One of the things I hope my writing can do is bring people into some of these vanquished cultures. I've begun to write stories set in Bolivia, fantasies in which I draw on the stories told to me on the patio, on the steps of Tiahuanaco, and on high mountain roads about the old Andean gods and the heroes and heroines preceding the Incas. There are plenty of stories about the Greek or Norse gods and culture, and a few about Egypt and Mesopotamia, but not so many about South America. The pre-Columbian world had a deluge too, and creation stories, and their gods are considered quite dangerous. Excuse me while I make a libation to Pacha Mama.

When I wrote The Seventh Sacrifice, I didn't water down the native demon in the story. Katari means "serpent" and is a common Inca and Aymara name. Though he presents himself as an Aymara sorcerer, Katari is a descendant of an amaru, a primordial Andean supernatural being. His magic is real. The story tells what happens when a Spanish visitor to the city of La Paz chooses to pursue a little black magic for revenge—only to become Katari's instrument for a very different revenge of his own. The story's quite dark and Beltran is not a willing sacrifice or lover.

Such a dark story wouldn't suit most publishers. I needed one willing to take on a story with non-consent and violence, because I didn't want to play down those elements. The history of the Spanish conquest was brutal; so are the consequences I imagined. I was delighted when Storm Moon Press offered to publish the story in its Devil's Night anthology. The story is now available as a separate ebook.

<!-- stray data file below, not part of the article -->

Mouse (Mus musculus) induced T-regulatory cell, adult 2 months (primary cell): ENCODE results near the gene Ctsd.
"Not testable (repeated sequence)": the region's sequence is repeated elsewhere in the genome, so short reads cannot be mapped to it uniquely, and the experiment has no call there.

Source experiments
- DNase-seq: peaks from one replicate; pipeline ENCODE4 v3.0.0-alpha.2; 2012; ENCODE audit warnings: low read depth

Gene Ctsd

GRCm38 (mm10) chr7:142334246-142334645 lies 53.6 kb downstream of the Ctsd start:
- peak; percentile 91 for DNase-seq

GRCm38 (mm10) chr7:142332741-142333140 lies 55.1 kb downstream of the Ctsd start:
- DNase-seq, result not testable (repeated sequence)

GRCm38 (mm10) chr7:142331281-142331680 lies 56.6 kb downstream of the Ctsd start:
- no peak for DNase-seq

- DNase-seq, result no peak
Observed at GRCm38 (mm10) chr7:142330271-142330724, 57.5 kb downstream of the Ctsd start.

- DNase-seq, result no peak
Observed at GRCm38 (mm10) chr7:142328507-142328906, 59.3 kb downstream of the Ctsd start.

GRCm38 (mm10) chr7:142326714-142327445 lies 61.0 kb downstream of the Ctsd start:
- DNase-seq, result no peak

What makes me happiest is that a story about this part of the world is out there for readers to find. An important part of celebrating diversity is making diverse characters and cultures available. Oppression thrives when the powerless are kept invisible and silent.

Here's an excerpt in which Beltran talks with Felicia, the family's Aymara maid:

The house in the southern district of Calacoto had high walls to keep it from being seen from the street. The wealthiest Bolivians were also the least visible. The gardener opened the gate for the car and Beltran thanked his uncle's driver before exiting. After greeting his aunt in the flower-filled courtyard he made his way up the stone stair to Marisol's room.

Marisol's maid, Felicia, stopped him at the bedroom door.

"She's sleeping," the old Aymara woman said, dabbing at eyes set deep in a wrinkled face. Felicia had been with the Dorrantes for so long the family could not remember itself without her. "Marisita's very sad. She mourns for her spirit. Do you have the charm?"

He handed her the bag. "One wax penis, ready to be burned."

"Katari made this? No one else? Other shamans are fakes and thieves." She opened the bag and studied the contents with dark, suspicious eyes.

"He said he was Katari." He grinned at her. "You should have told me he was beautiful."